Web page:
Posted November 24, 2021 in Tummy Tuck
Like all plastic surgery procedures, a tummy tuck results in a scar. Although some body contouring procedures, like liposuction, leave tiny scars, tummy tuck scars are long and extensive. Tummy tuck patients say that the surgery is life-changing, yet the trade-off for a flat tummy and no loose skin is a lengthy scar.
WHAT IS A TUMMY TUCK?
Commonly known as a tummy tuck, an abdominoplasty permanently removes fat and excess skin from the midsection or belly. The result is a smoother, flatter stomach that’s tighter and more youthful-looking. The waistline will also appear more refined after surgery.
The trade-off for your new body? A hip-to-hip scar. Some tummy tuck variations, like a mini tummy tuck, produce a smaller scar.
- The standard tummy tuck scar, runs from hip bone to hip bone below or at the pubic bone. There is also a small scar hidden in the belly button.
- The mini tummy tuck scar: Resembling a C-section scar, this one is shorter than the standard tummy tuck scar yet appears in the same place
- The extended tummy tuck scar: The longest of the tummy tuck scars, this one is the same as a standard version with an additional T scar that runs vertically up towards the breast area.
WHY IS THE SCAR SO LARGE?
To entirely correct loose skin, stretch marks, and weak or stretched-out abdominal muscles, a lengthy scar must be made so that your plastic surgeon can fully correct the issues at hand. If the incision is not long enough, there is not enough room to fix these issues, which can cause subpar results.
However, the incision points of your scar should be low enough to be covered under a bathing suit and underwear.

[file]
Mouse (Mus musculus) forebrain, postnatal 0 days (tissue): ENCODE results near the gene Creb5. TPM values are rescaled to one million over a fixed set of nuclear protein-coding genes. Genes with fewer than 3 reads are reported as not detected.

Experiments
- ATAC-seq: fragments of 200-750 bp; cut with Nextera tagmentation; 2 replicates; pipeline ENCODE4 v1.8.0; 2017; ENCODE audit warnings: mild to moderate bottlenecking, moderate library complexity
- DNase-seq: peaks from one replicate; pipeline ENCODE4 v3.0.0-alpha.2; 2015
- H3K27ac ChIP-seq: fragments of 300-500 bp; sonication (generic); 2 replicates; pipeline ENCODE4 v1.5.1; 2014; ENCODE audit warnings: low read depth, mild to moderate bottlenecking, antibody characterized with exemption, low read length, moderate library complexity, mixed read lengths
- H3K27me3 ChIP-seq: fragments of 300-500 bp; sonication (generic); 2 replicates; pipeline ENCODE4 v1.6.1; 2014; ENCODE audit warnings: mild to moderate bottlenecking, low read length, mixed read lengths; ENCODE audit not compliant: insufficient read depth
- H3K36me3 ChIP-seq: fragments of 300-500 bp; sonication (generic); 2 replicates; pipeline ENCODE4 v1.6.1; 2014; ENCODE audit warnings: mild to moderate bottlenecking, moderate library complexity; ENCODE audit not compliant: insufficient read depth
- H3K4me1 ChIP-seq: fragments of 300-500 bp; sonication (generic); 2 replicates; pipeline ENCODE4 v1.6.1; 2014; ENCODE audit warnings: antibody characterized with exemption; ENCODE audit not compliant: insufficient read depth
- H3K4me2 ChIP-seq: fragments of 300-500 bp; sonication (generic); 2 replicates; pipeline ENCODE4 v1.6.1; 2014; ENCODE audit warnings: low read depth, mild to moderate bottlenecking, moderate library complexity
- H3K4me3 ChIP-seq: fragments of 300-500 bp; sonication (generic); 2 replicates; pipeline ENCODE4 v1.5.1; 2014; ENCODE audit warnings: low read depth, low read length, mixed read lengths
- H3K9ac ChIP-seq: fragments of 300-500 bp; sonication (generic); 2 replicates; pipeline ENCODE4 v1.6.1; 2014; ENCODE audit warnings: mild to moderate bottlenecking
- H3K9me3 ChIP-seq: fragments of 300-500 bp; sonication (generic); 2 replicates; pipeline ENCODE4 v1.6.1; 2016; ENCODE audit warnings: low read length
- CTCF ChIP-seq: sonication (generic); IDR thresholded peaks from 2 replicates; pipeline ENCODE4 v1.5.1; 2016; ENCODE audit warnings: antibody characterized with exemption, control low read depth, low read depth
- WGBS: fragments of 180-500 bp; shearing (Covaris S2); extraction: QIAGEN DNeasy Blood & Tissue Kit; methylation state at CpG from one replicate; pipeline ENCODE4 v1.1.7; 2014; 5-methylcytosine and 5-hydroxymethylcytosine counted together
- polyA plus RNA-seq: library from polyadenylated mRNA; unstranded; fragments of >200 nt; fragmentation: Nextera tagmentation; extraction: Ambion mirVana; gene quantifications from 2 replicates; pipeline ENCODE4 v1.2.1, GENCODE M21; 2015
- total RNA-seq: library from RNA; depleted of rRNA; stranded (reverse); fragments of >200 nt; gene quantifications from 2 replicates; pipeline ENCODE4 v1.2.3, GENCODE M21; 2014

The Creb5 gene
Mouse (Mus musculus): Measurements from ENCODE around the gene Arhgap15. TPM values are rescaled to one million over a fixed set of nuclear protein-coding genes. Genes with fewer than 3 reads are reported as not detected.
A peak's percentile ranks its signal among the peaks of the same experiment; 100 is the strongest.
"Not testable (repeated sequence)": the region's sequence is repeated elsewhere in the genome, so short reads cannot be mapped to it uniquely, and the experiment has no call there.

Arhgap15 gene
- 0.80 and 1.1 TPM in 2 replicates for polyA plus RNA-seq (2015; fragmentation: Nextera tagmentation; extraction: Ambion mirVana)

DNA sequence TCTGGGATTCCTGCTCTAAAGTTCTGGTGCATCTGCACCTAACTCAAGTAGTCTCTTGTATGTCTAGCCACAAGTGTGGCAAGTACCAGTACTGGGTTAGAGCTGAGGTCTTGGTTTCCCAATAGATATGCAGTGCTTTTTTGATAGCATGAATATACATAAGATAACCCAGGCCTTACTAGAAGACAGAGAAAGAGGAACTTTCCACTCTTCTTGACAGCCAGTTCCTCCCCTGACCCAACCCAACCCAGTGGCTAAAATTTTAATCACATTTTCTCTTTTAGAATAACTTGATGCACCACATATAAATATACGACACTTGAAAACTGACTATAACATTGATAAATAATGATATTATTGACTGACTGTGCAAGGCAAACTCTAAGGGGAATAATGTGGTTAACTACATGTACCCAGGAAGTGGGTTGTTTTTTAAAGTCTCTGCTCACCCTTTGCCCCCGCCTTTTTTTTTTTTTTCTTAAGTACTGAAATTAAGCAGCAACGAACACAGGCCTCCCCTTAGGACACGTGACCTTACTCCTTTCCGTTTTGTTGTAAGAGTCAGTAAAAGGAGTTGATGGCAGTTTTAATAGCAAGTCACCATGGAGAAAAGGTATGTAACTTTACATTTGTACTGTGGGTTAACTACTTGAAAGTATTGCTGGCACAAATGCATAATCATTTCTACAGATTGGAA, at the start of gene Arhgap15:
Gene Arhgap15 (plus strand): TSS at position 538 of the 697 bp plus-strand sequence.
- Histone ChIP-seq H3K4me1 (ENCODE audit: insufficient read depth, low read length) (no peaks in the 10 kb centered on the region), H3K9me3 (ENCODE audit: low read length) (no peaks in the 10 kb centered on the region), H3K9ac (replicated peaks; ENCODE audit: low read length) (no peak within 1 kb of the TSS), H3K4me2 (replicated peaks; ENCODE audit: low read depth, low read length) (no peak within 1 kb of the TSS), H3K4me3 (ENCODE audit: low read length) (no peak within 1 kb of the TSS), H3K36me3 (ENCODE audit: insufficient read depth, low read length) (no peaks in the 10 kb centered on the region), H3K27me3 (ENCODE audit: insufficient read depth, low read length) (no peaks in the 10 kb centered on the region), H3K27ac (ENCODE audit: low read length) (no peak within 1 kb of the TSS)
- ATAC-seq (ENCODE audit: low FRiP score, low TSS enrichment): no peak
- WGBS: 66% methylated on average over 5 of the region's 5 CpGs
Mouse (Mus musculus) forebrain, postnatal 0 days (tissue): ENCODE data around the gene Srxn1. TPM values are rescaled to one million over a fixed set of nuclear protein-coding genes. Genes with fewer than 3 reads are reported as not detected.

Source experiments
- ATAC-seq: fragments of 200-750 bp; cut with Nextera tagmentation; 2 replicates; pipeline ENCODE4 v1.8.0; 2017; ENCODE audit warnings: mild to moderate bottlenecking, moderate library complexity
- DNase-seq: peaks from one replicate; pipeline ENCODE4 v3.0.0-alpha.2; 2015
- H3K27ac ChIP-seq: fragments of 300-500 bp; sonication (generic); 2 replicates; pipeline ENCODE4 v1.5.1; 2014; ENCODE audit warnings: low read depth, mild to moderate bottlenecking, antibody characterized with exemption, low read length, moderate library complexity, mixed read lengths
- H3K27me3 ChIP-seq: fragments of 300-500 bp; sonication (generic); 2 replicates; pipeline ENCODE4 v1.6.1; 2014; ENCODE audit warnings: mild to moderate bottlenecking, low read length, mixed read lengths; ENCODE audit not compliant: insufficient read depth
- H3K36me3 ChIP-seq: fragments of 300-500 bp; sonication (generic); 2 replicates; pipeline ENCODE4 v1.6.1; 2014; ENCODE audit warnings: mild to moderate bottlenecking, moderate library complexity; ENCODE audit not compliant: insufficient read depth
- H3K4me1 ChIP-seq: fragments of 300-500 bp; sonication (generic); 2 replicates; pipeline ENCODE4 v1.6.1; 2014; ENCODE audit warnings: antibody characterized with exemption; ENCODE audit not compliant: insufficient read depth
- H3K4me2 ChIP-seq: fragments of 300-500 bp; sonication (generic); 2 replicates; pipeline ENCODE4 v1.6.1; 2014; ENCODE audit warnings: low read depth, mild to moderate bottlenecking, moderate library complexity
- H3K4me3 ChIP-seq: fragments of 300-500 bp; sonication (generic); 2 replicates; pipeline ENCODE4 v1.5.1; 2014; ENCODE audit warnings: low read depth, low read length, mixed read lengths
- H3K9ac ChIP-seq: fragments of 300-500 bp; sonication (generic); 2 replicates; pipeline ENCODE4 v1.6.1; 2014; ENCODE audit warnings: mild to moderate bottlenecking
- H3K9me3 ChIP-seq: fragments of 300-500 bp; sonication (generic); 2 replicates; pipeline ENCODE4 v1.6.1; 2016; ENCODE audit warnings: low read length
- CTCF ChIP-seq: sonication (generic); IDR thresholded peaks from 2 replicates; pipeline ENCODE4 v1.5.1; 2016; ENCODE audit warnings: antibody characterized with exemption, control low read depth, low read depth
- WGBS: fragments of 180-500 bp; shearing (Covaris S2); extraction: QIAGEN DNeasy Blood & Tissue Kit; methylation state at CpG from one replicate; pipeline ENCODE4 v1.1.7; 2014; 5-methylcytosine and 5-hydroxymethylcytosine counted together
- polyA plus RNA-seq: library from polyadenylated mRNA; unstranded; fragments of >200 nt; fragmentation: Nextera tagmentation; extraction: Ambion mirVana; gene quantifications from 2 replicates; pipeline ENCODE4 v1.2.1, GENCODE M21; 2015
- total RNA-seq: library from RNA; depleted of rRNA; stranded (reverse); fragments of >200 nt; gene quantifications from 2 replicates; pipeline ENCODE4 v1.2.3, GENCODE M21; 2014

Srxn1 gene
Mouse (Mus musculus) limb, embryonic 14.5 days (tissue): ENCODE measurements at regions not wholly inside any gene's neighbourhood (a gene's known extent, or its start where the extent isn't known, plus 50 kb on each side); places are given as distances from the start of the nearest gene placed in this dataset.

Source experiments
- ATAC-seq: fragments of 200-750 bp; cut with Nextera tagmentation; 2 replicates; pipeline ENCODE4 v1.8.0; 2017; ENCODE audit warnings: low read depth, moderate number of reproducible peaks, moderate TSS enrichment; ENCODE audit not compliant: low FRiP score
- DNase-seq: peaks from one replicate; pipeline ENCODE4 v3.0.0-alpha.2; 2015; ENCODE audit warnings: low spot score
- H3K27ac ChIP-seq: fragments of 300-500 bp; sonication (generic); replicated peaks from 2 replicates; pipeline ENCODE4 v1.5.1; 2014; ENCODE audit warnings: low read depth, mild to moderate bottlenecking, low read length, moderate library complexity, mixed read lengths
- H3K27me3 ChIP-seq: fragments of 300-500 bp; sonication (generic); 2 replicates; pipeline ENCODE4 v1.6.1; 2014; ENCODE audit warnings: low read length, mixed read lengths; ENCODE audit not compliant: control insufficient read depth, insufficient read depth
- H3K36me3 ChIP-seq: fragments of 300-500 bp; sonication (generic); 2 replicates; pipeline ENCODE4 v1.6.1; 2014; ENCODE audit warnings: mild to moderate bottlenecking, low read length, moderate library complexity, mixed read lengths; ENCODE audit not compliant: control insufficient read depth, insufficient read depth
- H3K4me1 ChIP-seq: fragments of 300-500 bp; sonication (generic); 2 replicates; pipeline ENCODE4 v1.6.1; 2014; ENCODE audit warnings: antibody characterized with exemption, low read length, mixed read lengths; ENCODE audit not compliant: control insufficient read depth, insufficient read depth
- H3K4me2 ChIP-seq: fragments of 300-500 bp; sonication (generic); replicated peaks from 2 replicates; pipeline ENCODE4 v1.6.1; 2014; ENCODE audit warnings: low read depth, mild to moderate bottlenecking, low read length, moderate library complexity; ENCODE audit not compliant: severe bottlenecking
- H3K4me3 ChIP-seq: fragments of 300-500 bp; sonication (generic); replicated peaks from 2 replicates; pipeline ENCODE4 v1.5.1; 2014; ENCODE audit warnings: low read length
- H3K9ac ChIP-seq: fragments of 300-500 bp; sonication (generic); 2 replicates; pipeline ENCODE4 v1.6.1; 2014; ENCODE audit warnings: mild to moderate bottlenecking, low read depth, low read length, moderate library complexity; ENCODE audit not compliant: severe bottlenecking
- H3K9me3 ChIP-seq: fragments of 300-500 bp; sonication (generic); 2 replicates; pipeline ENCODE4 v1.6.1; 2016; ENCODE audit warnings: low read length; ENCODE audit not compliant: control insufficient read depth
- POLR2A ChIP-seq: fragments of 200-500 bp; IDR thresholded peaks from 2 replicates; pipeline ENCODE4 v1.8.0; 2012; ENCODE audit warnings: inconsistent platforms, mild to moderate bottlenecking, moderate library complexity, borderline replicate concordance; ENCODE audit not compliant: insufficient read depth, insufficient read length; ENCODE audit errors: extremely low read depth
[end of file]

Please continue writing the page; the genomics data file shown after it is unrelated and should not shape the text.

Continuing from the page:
5 TIPS FOR BETTER-LOOKING TUMMY TUCK SCARS
A large scar is a trade-off for a flatter stomach achieved with a tummy tuck, but there are a few tips and tricks to follow during the recovery phase to help improve how your scar heals and will ultimately look. Remember, scars last a lifetime and they typically go through a worse-before-better phase, so give your body plenty of time to properly heal.
1. Use silicone strips or creams.
Once your plastic surgeon gives you the green light to begin using scar aids, do so. Research shows that applying silicone (either in the form of an adhesive strip or in cream) to the scar helps decrease tension on the skin, allowing it to heal thinner.
2. Use sunscreen.
To minimize the risk of redness, make sure to keep your skin out of the sun whenever it may be exposed. Regular use of sunscreen on the scar is also essential.
3. Hydrate, hydrate, hydrate!
Well, moisturized skin fares better than dry, dehydrated skin. So once the scab has fallen off, and your incision is fully closed, you can start applying a moisturizing body lotion to the scar to keep it soft and pliable.
4. Don’t wear irritating clothes.
The healing process can sometimes be uncomfortable, so soft cotton and other materials that feel good against the skin are best. Also, use non-irritating detergents too.
5. Consider a Laser Treatment
Lasers can be used to reduce unwanted pigment in a scar. However, it’s best to address them after the first six months of healing when the scar is still fresh.